Bob Leathers, director of Space 4 Art, said one of the reasons he was attracted to the old warehouse they refurnished earlier this year was because of the high ceilings and strong trusses. He looked up at the ceiling, where Berg was walking the narrow beams setting the block-and-tackle systems.

Berg, Leathers reminded me, does this kind of thing for a living.

“He did the Usher show Wednesday night and has done the Super Bowl halftime,” Leathers said. “This will be fine.”

As calculations continued to be made, and speculation volleyed, Dennis just worked. She wrapped the legs of the ring in black tape.

Then, about 10:30 a.m., anyone close to the ring had to put on hard hats. Everyone else was rushed away from the “fall zone.” The ropes were set.

“I want to thank everyone coming here and Space 4 Art for believing I could pull this off,” Dennis said.

Four people, including Dennis, held lines. Berg stood in the rafters.

Berg: “One, two, three.” They pulled.

And the ring went up – one foot, five feet, six feet. Within 10 seconds, it was above our heads.

“So effortless,” Leathers sighed.

And yet futile. The ring hadn’t gone high enough.

“Strike one,” shouted Berg. “Get it down.”

And all 360 pounds came back to earth. It was 11 a.m.

“We have to reset the block and tackle and do it again,” Berg said. “At least we know we can lift it.”

The 6-foot-tall structure needed to be nine feet above the ground, Berg said. The first effort lifted it only six feet.

As Berg darted around on the narrow rafters, Cougler got nervous. She left for Home Depot to buy paint for the gallery walls — even though she didn’t need it right that minute.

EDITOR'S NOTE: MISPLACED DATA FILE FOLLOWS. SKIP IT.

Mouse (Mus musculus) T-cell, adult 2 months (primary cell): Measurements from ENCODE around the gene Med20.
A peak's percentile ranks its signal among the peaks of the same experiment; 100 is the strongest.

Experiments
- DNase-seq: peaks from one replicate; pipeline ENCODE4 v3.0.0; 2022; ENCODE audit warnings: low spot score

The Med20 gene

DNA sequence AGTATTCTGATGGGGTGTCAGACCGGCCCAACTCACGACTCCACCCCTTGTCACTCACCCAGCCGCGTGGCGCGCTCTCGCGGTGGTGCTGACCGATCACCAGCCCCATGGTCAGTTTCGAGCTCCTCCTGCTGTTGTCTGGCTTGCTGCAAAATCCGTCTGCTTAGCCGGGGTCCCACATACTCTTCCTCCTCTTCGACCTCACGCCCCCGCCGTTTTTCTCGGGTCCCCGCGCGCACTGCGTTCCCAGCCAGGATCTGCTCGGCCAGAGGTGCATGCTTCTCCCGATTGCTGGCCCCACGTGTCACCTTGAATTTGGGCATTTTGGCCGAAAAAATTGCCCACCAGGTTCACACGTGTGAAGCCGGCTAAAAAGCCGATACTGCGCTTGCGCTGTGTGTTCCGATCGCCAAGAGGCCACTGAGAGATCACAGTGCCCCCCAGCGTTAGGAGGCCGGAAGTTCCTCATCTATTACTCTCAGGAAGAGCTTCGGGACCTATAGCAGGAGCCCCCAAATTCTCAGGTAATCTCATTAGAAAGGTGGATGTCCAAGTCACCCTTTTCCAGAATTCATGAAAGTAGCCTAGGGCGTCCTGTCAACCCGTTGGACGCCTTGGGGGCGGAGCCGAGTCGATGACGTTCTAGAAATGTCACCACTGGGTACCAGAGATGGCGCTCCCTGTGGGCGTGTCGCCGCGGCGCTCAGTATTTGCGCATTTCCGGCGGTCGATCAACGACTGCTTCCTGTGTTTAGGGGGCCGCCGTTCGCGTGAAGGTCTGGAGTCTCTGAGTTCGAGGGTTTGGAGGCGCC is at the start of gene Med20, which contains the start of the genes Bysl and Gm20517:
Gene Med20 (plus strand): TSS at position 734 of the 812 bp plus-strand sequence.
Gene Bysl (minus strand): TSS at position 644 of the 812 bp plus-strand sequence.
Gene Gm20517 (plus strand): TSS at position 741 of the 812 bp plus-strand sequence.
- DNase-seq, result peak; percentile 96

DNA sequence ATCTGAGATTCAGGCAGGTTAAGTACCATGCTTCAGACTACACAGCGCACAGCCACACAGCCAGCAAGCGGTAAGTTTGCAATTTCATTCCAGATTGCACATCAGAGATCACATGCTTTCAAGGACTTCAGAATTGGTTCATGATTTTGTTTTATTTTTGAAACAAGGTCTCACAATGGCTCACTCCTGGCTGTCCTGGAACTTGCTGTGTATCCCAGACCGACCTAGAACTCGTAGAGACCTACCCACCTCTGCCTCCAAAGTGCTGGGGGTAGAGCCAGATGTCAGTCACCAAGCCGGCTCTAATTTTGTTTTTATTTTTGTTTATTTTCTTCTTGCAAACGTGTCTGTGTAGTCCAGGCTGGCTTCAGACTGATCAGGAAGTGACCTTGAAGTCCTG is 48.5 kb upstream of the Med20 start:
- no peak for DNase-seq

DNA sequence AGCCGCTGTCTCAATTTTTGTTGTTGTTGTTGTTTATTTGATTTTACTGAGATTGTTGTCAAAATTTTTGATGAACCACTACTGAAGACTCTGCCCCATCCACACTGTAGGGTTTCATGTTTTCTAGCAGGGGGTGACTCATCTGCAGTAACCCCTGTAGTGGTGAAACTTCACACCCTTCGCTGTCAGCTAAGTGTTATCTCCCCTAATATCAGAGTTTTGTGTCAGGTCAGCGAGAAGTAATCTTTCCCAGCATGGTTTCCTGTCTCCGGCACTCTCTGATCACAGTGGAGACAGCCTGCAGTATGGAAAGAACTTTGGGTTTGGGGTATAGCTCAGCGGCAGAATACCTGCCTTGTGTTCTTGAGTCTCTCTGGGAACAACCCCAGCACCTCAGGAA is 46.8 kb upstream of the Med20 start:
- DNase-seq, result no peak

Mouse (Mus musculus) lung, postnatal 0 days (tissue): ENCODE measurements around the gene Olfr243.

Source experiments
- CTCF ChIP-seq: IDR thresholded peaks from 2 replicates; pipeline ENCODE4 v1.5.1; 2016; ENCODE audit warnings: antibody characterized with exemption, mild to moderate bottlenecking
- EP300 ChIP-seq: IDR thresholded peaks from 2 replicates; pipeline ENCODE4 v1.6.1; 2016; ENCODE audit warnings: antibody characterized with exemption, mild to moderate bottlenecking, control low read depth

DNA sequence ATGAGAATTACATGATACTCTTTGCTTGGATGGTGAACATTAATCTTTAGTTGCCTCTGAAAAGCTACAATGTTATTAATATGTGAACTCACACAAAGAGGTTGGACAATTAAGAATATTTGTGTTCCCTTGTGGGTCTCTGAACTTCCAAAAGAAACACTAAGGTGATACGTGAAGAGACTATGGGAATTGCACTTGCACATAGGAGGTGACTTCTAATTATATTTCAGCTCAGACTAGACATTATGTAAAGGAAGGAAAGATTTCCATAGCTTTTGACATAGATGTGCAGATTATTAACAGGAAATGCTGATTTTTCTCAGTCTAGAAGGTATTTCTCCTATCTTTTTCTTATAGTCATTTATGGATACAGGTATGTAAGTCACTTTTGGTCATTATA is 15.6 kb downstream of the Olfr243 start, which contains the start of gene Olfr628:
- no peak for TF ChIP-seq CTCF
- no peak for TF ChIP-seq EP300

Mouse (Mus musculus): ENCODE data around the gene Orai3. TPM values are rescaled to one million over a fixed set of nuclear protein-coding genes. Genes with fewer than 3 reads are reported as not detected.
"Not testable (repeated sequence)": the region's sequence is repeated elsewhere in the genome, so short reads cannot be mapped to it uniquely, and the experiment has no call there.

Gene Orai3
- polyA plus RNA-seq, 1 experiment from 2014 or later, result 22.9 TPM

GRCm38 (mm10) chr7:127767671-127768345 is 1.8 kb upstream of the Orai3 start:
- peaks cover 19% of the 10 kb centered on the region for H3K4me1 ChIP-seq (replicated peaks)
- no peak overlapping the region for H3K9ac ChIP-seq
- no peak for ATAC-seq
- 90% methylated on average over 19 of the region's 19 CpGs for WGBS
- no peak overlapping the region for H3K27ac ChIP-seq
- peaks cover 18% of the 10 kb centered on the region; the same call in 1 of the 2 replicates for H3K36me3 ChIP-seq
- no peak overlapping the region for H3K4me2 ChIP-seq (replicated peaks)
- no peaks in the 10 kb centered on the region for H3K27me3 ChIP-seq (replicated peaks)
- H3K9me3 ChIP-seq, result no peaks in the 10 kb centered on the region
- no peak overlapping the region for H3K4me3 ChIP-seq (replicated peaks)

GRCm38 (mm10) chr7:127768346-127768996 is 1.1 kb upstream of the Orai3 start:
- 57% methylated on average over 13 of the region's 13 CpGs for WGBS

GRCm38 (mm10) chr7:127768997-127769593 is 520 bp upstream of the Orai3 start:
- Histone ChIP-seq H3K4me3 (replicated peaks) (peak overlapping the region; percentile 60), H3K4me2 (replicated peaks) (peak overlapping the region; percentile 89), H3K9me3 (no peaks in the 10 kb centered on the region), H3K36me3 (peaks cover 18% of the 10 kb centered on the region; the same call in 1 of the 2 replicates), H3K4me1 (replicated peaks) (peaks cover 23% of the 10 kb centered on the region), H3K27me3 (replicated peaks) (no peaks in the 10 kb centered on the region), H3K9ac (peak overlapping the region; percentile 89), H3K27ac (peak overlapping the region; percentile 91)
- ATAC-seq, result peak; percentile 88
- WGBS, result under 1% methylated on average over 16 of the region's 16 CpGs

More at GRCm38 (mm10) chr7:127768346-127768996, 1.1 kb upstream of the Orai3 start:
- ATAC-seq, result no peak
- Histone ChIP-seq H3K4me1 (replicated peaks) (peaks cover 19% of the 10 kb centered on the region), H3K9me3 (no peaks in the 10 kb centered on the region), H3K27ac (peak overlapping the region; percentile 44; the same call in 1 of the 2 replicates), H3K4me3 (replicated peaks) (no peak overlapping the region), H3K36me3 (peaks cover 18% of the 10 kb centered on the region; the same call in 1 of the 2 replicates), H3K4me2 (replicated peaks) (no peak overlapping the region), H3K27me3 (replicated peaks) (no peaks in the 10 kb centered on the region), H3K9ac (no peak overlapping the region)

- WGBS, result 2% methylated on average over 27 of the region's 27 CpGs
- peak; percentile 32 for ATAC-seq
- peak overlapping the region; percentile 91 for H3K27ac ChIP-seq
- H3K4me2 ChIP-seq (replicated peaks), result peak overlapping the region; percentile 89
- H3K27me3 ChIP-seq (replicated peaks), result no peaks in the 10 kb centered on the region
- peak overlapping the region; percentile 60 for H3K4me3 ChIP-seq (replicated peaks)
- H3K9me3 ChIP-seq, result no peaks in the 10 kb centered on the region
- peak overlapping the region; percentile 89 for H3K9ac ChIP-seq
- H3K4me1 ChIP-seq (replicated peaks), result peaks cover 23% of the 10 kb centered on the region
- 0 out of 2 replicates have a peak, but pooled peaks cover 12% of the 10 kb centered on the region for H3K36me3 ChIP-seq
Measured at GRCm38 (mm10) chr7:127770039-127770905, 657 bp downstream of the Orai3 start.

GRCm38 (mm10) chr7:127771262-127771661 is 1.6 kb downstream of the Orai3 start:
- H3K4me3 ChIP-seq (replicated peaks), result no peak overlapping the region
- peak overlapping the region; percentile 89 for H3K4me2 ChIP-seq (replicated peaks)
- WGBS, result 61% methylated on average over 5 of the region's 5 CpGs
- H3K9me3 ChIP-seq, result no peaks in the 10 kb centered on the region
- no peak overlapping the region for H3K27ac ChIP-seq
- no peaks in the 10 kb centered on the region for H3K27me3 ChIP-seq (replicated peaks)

By noon the rigging had been reset.

“Man your stations,” Berg shouted, and everyone took a rope again. They pulled. The ring bobbed in the air. And then it held, far enough off the ground this time.

“I’m really pleased,” Dennis said. She was especially happy Berg was able to give the ring a bit of an angle.

Cougler returned and looked into the air: “What a trip.”

Berg told everyone they could take off their helmets.

Dennis said she thought she would go home after the ring was up, but the lift had been so exciting; there was no way she could sleep now.

“This was the only unknown variable, and now I’m so happy.”

More about the show: (I’ll be there since my studio is one of the more than 30 artist studios that will be open this Saturday night.)

Space 4 Art is at 325 15th Street in downtown San Diego. Space 4 Art will celebrate the ethereal work of Judit Hersko and Lea Dennis with a reception and live Americana music by John Meeks and Casavell from 6 p.m. to 10 p.m. Saturday, Dec. 4. There will be food from Sea Rocket Bistro and beer from Ballast Point Brewery. During the reception, guests will have an opportunity to visit a Handmade Holiday Pop-up Shop and wander the maze of open artist studios. The Hersko/Dennis show runs through Feb. 4, 2011.

Dani Dodge paints, writes and likes to watch things, such as pelicans and boxing rings, soar into the air. You can reach her at, see her work at or become a fan at: Oh, and she tweets, too.